I thought the day after arguably one of the biggest upsets in sports history would be a good opportunity to talk about expectations – why we have them, where they get us and how we can manage them.
Tom Brady and the New England Patriots were expected, by most, to win Super Bowl XLII – and why not? They had played 18 games this season without losing. Reasonable expectation, no?
The result of last night’s underwhelming-until-the-last-four-minutes game produced nationwide headlines of “Giant Upset” and “Shocker” – playing up the expectations of the Patriots to win – while the Boston publications, like the Globe and the Herald, furiously backpedaled. “Pressure Got to Them,” “Finish Wasn’t as Shocking as It Seemed” and “Nobody’s Perfect” were prominent headlines – downplaying previous expectations.
But we’re not here to talk sports. We’re talking expectations.
1. Why do we have them? When we invest in something, – whether it’s our time or money (or in the case of some sports fans, our souls) – we want something in return – monetary repayment, merchandise, affection, a good feeling, just one more win. It’s a natural occurance; exchanging of currency, in whatever its form, should result in a product equal in value.
2. Where do they get us? Sometimes our expectations get us what we want. Without them, we’d be aimless. How would we know how much to invest, if we didn’t know what we wanted in return? How would we know something’s value if we didn’t know what it was worth to us? But there are other times when our expectations do lead to disappointment and anger – and not just at opposing sports teams. So…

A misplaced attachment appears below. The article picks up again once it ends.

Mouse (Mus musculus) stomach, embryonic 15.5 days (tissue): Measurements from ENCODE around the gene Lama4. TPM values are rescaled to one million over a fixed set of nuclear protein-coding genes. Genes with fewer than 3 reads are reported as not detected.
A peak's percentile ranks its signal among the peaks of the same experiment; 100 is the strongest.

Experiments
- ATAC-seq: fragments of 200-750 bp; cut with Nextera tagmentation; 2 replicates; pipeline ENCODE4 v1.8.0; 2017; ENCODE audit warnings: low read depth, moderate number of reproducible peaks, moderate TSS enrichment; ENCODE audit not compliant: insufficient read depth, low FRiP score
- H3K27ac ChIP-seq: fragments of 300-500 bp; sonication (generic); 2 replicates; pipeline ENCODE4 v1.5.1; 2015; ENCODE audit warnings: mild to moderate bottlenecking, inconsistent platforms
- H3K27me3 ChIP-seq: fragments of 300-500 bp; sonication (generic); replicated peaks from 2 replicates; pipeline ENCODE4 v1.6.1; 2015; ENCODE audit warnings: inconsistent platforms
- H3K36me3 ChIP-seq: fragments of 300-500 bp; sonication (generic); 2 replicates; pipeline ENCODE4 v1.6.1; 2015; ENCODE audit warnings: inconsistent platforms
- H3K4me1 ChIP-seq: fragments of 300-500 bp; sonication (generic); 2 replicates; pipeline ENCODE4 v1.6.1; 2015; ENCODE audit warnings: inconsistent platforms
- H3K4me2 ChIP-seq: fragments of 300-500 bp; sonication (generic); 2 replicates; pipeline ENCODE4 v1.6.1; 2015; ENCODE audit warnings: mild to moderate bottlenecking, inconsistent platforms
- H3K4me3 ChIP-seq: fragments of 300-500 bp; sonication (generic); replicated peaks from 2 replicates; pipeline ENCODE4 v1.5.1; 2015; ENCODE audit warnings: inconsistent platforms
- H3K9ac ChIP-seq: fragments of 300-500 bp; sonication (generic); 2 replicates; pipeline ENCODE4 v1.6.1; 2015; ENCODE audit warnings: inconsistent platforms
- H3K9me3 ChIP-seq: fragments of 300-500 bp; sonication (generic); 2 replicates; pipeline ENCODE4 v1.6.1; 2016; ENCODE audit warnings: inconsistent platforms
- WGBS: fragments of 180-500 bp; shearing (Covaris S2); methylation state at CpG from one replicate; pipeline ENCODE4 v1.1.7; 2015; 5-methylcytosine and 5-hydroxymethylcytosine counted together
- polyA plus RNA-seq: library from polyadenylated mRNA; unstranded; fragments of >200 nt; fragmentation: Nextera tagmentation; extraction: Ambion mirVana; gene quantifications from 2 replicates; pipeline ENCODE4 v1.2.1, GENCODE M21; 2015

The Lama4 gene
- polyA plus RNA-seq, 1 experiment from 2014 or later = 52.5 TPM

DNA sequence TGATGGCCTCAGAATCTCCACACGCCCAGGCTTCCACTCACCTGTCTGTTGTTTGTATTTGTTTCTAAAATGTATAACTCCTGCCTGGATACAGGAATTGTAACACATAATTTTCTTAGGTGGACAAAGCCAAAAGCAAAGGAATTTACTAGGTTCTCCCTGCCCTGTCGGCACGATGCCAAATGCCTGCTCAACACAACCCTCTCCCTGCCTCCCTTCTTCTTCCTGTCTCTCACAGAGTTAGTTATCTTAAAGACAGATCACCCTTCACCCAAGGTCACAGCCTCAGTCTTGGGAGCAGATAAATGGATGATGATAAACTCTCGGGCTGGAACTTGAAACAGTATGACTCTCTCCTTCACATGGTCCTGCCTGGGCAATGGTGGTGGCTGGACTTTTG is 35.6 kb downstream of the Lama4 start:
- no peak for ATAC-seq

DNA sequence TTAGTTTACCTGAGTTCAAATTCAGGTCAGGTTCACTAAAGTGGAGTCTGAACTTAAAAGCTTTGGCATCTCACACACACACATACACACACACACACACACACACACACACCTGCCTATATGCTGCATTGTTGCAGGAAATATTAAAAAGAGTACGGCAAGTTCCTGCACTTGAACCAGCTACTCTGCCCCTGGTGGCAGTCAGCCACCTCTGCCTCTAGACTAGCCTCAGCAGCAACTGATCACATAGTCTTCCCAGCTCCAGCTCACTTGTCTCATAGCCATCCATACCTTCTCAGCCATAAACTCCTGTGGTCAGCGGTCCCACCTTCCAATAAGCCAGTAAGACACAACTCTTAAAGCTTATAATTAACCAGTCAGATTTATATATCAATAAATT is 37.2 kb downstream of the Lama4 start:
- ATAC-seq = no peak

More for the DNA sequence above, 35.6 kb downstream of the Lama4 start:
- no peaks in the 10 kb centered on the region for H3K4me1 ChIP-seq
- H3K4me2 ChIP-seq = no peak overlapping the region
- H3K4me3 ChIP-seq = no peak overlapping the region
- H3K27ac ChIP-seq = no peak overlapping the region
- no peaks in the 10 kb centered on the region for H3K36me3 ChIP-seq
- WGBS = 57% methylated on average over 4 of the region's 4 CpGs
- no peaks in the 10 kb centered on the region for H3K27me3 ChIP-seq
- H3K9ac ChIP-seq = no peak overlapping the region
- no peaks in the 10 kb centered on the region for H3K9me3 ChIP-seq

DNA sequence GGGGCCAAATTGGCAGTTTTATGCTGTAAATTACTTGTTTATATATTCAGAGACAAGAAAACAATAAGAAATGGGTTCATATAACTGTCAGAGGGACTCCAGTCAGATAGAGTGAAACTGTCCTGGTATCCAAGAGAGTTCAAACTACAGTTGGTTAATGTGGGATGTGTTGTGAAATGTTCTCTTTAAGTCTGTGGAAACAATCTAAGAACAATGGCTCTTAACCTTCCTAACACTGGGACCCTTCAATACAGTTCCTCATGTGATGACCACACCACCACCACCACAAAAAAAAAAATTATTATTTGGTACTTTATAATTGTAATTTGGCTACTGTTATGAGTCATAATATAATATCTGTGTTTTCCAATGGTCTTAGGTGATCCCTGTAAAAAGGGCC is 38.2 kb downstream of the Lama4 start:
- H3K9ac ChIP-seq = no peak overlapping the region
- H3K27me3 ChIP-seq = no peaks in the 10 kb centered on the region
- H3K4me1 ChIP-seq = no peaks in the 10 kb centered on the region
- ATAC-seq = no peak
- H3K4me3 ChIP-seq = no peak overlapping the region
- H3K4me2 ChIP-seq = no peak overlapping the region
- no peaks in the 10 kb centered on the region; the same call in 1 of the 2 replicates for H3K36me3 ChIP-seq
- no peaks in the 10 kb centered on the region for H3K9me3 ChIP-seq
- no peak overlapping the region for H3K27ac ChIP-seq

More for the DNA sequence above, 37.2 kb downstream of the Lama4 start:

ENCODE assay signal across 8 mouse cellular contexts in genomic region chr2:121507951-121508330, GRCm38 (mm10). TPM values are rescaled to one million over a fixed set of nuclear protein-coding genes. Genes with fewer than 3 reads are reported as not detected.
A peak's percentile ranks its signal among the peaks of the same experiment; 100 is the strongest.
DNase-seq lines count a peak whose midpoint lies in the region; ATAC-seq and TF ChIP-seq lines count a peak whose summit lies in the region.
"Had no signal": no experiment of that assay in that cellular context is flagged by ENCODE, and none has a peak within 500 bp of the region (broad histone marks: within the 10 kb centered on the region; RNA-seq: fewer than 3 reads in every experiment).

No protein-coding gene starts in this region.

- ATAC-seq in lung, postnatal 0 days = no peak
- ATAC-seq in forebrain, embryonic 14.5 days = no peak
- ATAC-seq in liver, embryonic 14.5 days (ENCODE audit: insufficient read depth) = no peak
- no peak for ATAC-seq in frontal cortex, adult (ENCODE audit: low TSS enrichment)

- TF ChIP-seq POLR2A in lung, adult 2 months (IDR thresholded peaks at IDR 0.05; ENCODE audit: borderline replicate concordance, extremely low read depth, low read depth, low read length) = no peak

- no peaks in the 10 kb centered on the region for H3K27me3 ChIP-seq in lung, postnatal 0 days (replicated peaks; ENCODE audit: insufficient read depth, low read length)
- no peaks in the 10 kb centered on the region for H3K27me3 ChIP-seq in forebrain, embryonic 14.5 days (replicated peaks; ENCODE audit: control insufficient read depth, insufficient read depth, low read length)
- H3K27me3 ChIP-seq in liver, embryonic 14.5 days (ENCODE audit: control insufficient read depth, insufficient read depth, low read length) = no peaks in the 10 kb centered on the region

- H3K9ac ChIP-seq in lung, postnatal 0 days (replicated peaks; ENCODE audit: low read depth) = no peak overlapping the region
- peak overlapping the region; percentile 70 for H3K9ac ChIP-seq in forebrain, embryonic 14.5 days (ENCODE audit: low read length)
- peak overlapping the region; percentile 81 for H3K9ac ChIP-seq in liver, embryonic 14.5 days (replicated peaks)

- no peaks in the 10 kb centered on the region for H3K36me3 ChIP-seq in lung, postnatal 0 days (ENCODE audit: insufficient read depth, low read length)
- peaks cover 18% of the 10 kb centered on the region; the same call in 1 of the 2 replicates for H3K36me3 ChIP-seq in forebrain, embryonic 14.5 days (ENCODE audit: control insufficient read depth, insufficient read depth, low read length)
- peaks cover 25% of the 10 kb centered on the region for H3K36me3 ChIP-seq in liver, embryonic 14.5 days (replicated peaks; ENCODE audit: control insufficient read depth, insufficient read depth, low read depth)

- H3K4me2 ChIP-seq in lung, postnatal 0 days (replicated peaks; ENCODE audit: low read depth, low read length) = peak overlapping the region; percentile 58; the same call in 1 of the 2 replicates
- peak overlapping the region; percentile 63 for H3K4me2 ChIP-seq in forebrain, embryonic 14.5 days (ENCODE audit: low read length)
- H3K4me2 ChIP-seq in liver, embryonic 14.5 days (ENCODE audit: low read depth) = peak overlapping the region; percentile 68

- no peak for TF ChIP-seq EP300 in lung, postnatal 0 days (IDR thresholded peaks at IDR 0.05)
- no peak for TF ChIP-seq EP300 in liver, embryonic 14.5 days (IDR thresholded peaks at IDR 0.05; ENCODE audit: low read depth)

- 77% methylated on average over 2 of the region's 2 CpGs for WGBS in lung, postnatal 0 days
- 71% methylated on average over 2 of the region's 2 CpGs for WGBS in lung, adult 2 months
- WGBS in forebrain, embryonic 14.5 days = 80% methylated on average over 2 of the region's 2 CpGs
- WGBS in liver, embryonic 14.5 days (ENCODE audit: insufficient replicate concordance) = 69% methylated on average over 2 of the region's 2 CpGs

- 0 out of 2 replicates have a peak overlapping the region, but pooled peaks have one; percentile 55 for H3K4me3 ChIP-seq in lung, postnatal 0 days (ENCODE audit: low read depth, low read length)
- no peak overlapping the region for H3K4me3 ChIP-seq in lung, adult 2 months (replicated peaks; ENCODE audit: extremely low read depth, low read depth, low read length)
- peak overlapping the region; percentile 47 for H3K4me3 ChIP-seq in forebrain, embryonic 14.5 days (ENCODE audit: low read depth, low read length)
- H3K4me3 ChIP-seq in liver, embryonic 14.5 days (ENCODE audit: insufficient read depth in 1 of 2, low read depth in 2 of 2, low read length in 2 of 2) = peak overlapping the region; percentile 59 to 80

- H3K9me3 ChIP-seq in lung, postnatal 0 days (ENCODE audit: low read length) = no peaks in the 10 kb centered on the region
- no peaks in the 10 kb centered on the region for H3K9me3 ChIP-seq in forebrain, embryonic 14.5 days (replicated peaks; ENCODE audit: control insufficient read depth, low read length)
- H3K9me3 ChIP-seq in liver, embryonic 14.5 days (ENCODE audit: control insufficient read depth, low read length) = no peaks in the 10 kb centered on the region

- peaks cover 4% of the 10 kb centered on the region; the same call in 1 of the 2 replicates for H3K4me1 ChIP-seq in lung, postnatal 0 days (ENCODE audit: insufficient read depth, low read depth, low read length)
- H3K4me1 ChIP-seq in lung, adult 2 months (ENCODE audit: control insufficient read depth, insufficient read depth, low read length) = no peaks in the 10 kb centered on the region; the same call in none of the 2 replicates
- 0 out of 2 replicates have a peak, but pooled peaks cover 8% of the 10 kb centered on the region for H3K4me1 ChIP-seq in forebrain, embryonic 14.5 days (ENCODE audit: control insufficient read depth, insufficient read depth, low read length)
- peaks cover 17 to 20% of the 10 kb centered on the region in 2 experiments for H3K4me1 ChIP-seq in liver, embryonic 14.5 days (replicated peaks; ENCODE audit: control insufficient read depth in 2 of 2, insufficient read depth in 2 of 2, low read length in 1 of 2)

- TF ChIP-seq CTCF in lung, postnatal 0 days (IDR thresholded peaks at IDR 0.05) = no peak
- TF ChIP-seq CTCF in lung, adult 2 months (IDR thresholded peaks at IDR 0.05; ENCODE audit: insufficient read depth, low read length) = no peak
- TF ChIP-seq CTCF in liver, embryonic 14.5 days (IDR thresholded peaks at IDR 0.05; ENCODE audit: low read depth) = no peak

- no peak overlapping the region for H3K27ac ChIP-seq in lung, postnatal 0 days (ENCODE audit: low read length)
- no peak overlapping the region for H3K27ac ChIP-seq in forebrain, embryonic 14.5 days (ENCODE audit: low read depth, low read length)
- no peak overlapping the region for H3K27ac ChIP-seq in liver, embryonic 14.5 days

3. How do we manage them? Sometimes what we want and what we get are not the same. And sometimes an identical investment by two separate people yields different results as well. So how do we value our returns? This comes down to communication – on both sides.
When you order at a restaurant, you have to tell the waiter what you want to eat. In return, you expect to be served what you requested. You can’t walk into a restaurant, put a specific amount of money on the table and reasonably expect to be served what you wanted without asking for it. Similarly, after ordering, a waiter can’t bring you something completely different and reasonably expect you to be happy with it (or leave a good tip).
When you make any investment, – or donation – it is important to be clear about what you expect in return. But at the same time, organizations – including nonprofits – are responsible for articulating what an investor or donor can expect to receive in return – whether it’s a product, a receipt or an update. Clear communication reduces the occurence of missed expectations. The tricky part happens when what we think the investor/donor wants isn’t the same as what they actually want. This disconnect can cause disappointment.
Today Seth Godin analyzed similar marketing motivators: fear, hope and love., citing that one of these three things influences all of our actions. If that’s true, then our expectations are derived from the same place. If we act out of fear, then our expectation is that by acting, we can stop being afriad. If we act out of hope, then our expectations is that by acting, our desire will be fulfilled.
Are we doing enough to meet donors’ expectations? Do we know what the donor really wants? How can we reduce the disconnect between what we think the donor should want and what they are actually expecting from us?